In this trio of linked narratives about Christine’s 1960s Edmonton childhood, totem objects and smells evoke memories that persist for decades: Pine-Sol, her parents’ cigarettes, the local meat-packing plant. Even at age seven, Christine is making synaesthetic links between colours and scents as she ponders language and imagines other lives. That her recollections – of a carnival, the neighbourhood grocery store, queasy road trips to her grandmother’s in Saskatchewan, a drive-in movie, and Christmas Eve with her father’s side of the family – so overlap with my late-1980s mental flipbook proves not that suburban Maryland and upstate New York (where I grew up and my mother’s home turf, respectively) are so similar to Alberta, but that this is the universal stuff of a later 20th-century North American childhood.
The other night, discussing The Light Years by Elizabeth Jane Howard, my book club noted how difficult it is to capture childhood in all its joy and distress. McGrath does so superbly, exploiting the dramatic irony between what Christine overhears and what she understands. Readers know her parents’ marriage is in trouble because she never sees them laughing or happy, and she hears her mother complain to her father about his drinking. We know the family is struggling because a man from the City delivers a box of Spam, standard issue to all those who are out of work over the winter. A simple mishearing (“clatteral,” “brain tuber”; thinking that an abattoir sounds “like a fancy ballroom”) can be a perfect example of the child perspective, too. Meanwhile, the pop culture references situate the story in the time period.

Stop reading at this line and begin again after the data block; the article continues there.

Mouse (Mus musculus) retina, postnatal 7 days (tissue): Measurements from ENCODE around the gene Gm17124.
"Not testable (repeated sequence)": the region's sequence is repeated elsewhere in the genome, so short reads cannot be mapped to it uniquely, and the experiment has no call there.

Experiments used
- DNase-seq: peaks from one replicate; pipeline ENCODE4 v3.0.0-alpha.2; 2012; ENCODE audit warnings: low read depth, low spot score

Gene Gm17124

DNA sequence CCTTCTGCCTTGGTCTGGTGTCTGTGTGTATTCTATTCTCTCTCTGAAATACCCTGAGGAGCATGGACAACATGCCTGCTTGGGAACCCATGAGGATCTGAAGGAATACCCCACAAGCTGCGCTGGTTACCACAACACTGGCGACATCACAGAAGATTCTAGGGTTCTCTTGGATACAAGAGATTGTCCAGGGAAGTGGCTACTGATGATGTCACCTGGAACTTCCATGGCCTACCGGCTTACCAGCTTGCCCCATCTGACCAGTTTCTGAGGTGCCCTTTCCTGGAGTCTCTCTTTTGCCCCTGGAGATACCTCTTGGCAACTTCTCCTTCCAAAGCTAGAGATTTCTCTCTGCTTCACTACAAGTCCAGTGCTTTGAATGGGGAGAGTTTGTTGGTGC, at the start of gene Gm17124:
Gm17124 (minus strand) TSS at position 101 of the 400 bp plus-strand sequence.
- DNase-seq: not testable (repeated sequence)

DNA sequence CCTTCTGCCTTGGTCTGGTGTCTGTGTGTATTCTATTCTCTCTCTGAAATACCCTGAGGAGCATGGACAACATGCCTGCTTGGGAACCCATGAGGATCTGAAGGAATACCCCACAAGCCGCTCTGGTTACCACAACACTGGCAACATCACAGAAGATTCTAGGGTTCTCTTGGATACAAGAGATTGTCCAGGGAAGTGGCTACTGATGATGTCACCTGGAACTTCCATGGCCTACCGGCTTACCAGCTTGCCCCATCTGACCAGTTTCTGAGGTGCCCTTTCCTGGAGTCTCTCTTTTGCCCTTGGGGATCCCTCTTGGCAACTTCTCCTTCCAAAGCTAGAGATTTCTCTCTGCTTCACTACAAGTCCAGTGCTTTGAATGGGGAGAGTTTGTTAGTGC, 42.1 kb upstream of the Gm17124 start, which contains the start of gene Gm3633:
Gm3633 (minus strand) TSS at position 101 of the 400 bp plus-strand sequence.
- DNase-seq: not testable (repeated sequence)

Towards the end of Broke City, young Christine declares, “I shall be unusual.” As we root for the girl to outrun her sadder memories and forge a good life, we hope that – like all of us – she’ll find a balance between the ordinary and the exceptional through self-knowledge. While Broke City was my favourite and could probably stand alone, it’s special to chart how moments turn into memories across the three books. I’d recommend the trilogy to readers of Tove Ditlevsen, Tessa Hadley, and Elizabeth Hay. I particularly loved the hybrid-poetry style of the Prologue to Santa Rosa (similar to what Bernardine Evaristo employs), so I would also be interested to try one of McGrath’s two poetry collections.
Some favourite passages:
“he walks at the same time everyday summer and winter